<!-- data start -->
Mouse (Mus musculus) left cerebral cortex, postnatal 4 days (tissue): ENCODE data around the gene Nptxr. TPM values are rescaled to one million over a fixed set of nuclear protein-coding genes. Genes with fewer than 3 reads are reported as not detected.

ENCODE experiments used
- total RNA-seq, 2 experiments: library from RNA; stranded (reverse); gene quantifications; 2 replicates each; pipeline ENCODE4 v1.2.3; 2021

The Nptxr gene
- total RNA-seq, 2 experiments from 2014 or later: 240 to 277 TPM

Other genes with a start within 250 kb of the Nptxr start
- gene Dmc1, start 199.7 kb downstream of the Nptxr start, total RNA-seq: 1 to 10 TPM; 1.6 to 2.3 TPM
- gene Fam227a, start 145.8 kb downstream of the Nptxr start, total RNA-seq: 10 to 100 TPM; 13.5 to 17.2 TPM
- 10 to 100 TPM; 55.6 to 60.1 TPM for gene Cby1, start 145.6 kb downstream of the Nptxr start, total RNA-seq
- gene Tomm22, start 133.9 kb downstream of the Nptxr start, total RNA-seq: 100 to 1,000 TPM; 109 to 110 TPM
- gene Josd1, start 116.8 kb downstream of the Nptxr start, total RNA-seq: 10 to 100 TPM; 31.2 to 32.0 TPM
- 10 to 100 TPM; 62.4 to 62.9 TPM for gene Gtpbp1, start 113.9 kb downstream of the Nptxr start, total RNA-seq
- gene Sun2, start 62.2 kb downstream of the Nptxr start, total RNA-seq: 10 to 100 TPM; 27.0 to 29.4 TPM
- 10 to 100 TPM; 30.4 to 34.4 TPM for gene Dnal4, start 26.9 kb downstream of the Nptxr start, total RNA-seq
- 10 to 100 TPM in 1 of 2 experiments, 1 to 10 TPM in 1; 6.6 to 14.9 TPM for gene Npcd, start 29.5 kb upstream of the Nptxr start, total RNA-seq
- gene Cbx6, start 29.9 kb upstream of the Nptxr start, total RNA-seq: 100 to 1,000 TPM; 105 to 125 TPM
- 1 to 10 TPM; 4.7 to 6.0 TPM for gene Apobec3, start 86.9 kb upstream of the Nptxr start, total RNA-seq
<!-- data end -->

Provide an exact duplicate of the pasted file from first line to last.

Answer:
Mouse (Mus musculus) left cerebral cortex, postnatal 4 days (tissue): ENCODE data around the gene Nptxr. TPM values are rescaled to one million over a fixed set of nuclear protein-coding genes. Genes with fewer than 3 reads are reported as not detected.

ENCODE experiments used
- total RNA-seq, 2 experiments: library from RNA; stranded (reverse); gene quantifications; 2 replicates each; pipeline ENCODE4 v1.2.3; 2021

The Nptxr gene
- total RNA-seq, 2 experiments from 2014 or later: 240 to 277 TPM

Other genes with a start within 250 kb of the Nptxr start
- gene Dmc1, start 199.7 kb downstream of the Nptxr start, total RNA-seq: 1 to 10 TPM; 1.6 to 2.3 TPM
- gene Fam227a, start 145.8 kb downstream of the Nptxr start, total RNA-seq: 10 to 100 TPM; 13.5 to 17.2 TPM
- 10 to 100 TPM; 55.6 to 60.1 TPM for gene Cby1, start 145.6 kb downstream of the Nptxr start, total RNA-seq
- gene Tomm22, start 133.9 kb downstream of the Nptxr start, total RNA-seq: 100 to 1,000 TPM; 109 to 110 TPM
- gene Josd1, start 116.8 kb downstream of the Nptxr start, total RNA-seq: 10 to 100 TPM; 31.2 to 32.0 TPM
- 10 to 100 TPM; 62.4 to 62.9 TPM for gene Gtpbp1, start 113.9 kb downstream of the Nptxr start, total RNA-seq
- gene Sun2, start 62.2 kb downstream of the Nptxr start, total RNA-seq: 10 to 100 TPM; 27.0 to 29.4 TPM
- 10 to 100 TPM; 30.4 to 34.4 TPM for gene Dnal4, start 26.9 kb downstream of the Nptxr start, total RNA-seq
- 10 to 100 TPM in 1 of 2 experiments, 1 to 10 TPM in 1; 6.6 to 14.9 TPM for gene Npcd, start 29.5 kb upstream of the Nptxr start, total RNA-seq
- gene Cbx6, start 29.9 kb upstream of the Nptxr start, total RNA-seq: 100 to 1,000 TPM; 105 to 125 TPM
- 1 to 10 TPM; 4.7 to 6.0 TPM for gene Apobec3, start 86.9 kb upstream of the Nptxr start, total RNA-seq